Romero stated, “I do not believe in death without resurrection. If they kill me, I will rise again in the people of El Salvador”. At the Canonisation today, Saint Oscar Romero officially rose with the El Salvadorian people. For me, I felt like a Salvadorian whom Saint Oscar Romero rose within. It’s difficult to put words around the deeply spiritual experience of being there today with the universal church. The connectedness of the community stood out... thousands and thousands of people, from all around the world gathered as one Body of Christ to challenge ourselves individually to become more holy, like Romero. We plant the seeds that one day will grow, knowing that they hold a future promise. Santo Santo Santo!

Moving through the streets of Rome with so many people on the way to St Peter’s Square made me realise how many people had made a special journey for their saint today. The people of El Salvador would have been proud that, at last, the person they loved and revered had been acknowledged in this way. The music, the prayers, even though they were in Latin, were beautiful and fitted the occasion so appropriately. The size of the crowd didn’t really hit until after the Mass.  I was there to celebrate that ‘our’ Saint’s life on earth had been seen as that of a Saint. What a reward for so many! 


Today was a BIG day. After a short train ride our day began in the Vatican Museum. We thoroughly enjoyed the beautiful artwork, but the highlight was going into the Sistine Chapel. It was amazing to see Michelangelo’s ‘Last Judgement’ on the front wall of the Chapel.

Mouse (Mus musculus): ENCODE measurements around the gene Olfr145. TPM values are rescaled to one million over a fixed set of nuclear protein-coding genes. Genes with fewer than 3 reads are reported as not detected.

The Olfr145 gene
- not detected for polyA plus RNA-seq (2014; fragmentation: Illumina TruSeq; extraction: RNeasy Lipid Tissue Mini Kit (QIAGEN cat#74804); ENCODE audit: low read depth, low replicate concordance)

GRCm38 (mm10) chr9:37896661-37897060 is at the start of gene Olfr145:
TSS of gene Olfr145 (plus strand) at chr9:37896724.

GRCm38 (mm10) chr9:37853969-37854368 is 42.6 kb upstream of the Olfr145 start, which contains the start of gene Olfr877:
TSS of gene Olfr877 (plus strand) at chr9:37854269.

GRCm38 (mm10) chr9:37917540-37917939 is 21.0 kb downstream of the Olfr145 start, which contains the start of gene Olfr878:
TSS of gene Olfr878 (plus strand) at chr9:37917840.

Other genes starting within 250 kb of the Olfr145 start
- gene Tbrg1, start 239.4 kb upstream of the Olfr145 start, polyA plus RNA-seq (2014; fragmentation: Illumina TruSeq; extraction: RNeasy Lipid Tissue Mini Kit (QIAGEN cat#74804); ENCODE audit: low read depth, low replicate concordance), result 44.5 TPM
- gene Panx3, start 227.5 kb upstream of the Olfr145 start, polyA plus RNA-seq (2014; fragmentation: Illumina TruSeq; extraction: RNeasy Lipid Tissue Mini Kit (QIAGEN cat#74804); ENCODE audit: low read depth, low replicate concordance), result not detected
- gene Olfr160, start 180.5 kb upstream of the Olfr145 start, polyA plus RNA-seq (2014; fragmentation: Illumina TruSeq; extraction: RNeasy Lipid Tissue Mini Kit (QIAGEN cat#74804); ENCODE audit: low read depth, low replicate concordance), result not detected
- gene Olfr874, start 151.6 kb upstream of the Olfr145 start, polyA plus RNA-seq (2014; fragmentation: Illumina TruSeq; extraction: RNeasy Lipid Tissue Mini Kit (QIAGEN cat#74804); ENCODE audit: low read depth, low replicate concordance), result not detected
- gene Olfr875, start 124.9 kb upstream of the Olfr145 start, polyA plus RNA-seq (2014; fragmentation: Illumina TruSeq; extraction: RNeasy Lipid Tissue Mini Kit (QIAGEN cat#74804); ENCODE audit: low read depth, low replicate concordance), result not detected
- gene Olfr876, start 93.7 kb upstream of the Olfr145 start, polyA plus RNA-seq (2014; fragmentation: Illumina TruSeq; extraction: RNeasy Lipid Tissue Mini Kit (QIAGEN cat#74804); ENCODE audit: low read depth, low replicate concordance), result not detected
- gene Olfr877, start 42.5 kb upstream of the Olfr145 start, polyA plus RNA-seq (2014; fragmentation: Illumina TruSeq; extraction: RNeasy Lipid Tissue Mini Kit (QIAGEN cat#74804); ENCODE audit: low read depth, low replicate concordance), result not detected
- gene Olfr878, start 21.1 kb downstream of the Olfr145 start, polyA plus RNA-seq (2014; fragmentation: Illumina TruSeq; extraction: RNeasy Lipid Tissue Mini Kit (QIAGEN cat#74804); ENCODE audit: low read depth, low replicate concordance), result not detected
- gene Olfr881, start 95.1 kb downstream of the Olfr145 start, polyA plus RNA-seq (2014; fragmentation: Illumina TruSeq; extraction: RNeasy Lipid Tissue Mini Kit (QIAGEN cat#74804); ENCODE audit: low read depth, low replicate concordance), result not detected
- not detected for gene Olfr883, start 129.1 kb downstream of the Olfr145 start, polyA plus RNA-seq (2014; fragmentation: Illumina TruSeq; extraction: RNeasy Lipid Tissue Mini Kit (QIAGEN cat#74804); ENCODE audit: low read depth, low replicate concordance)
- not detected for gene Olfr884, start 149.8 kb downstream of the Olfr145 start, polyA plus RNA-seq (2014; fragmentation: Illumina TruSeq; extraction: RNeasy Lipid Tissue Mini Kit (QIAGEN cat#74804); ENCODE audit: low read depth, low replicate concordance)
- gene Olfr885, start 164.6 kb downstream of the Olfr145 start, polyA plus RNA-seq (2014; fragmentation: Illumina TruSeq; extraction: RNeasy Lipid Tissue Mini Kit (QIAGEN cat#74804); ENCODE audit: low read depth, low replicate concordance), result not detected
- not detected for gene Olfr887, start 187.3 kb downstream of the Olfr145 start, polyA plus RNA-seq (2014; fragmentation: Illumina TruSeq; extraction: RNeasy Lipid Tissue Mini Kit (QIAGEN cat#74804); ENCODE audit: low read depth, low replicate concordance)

After a lunch stop (amazing pizza), the line into St Peter’s Basilica was too long so we then caught another train to St Paul’s Outside the Walls. At this point, this was the biggest church we had ever been in! It was beautiful, and a lot quieter than the Sistine Chapel because it wasn’t as crowded - which we enjoyed. This was of particular significance for us as this had the Benedictine Abbey attached to it. It was in this Abbey that Dom Salvado died. In the bookshop outside of St Paul’s we ran into Fr Brennan Sia - Parish Priest in Kalgoorlie. 

After this we went back into Termini by train station and met up with Emeritus Archbishop Barry Hickey to give him his ticket for the canonisation. It was great sitting down to listen to his stories over a coffee. 

Our final stop for the day was back at the Vatican, St Peter’s Basilica. Fr Brennan was very helpful and gave us a full tour of St Peters. St Peters is now the biggest church we have ever seen - it was amazing! As we left the basilica we met a group of people from El Salvador. This was very moving. We met a Bishop from El Salvador, a lady who was confirmed by Oscar Romero and a priest who shook hands with Romero. They were amazed that in Australia we celebrate the story of Romero. We showed them pictures of our statue of Romero. They took photos with us. The joy on their faces when they talked about Romero was immense. 


After a relaxed morning, we made our way from Cassino to Rome. The train ride was very pleasant and was direct so the time went extremely fast and before we knew it we had arrived in Rome. Once arriving in Rome, we had a chance to explore. We started by just exploring the surrounds of our hotel, doing a little shopping as well getting some lunch. We then started to enjoy the wider area of Rome and ticked off many things from bucket lists. We visited a few iconic places while Ms Connor and Mr Muller, went to get the tickets for the Canonisation of Oscar Romero. First we visited the Colosseum, we then went to the Trevi Fountain and the Pantheon and finished at the Spanish Steps. After an amazing day we have all ticked off many bucket lists items and we can’t wait to explore more.  When the group got back together in the evening it was great to know we had the tickets for Sunday’s Canonisation Ceremony.